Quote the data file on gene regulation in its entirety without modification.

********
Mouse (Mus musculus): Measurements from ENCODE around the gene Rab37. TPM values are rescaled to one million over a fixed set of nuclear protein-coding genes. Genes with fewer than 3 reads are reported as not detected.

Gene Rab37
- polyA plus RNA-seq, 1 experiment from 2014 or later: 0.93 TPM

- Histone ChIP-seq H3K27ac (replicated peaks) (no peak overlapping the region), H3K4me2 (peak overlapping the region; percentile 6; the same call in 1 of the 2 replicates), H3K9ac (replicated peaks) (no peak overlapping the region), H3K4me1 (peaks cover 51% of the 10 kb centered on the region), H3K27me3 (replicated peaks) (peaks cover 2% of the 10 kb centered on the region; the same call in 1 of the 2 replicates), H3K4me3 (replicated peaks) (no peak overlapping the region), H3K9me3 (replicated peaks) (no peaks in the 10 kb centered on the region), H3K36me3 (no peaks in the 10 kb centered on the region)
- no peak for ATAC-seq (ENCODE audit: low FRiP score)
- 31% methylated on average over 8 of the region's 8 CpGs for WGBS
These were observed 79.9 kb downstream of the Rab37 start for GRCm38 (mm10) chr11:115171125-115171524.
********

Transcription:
Mouse (Mus musculus): Measurements from ENCODE around the gene Rab37. TPM values are rescaled to one million over a fixed set of nuclear protein-coding genes. Genes with fewer than 3 reads are reported as not detected.

Gene Rab37
- polyA plus RNA-seq, 1 experiment from 2014 or later: 0.93 TPM

- Histone ChIP-seq H3K27ac (replicated peaks) (no peak overlapping the region), H3K4me2 (peak overlapping the region; percentile 6; the same call in 1 of the 2 replicates), H3K9ac (replicated peaks) (no peak overlapping the region), H3K4me1 (peaks cover 51% of the 10 kb centered on the region), H3K27me3 (replicated peaks) (peaks cover 2% of the 10 kb centered on the region; the same call in 1 of the 2 replicates), H3K4me3 (replicated peaks) (no peak overlapping the region), H3K9me3 (replicated peaks) (no peaks in the 10 kb centered on the region), H3K36me3 (no peaks in the 10 kb centered on the region)
- no peak for ATAC-seq (ENCODE audit: low FRiP score)
- 31% methylated on average over 8 of the region's 8 CpGs for WGBS
These were observed 79.9 kb downstream of the Rab37 start for GRCm38 (mm10) chr11:115171125-115171524.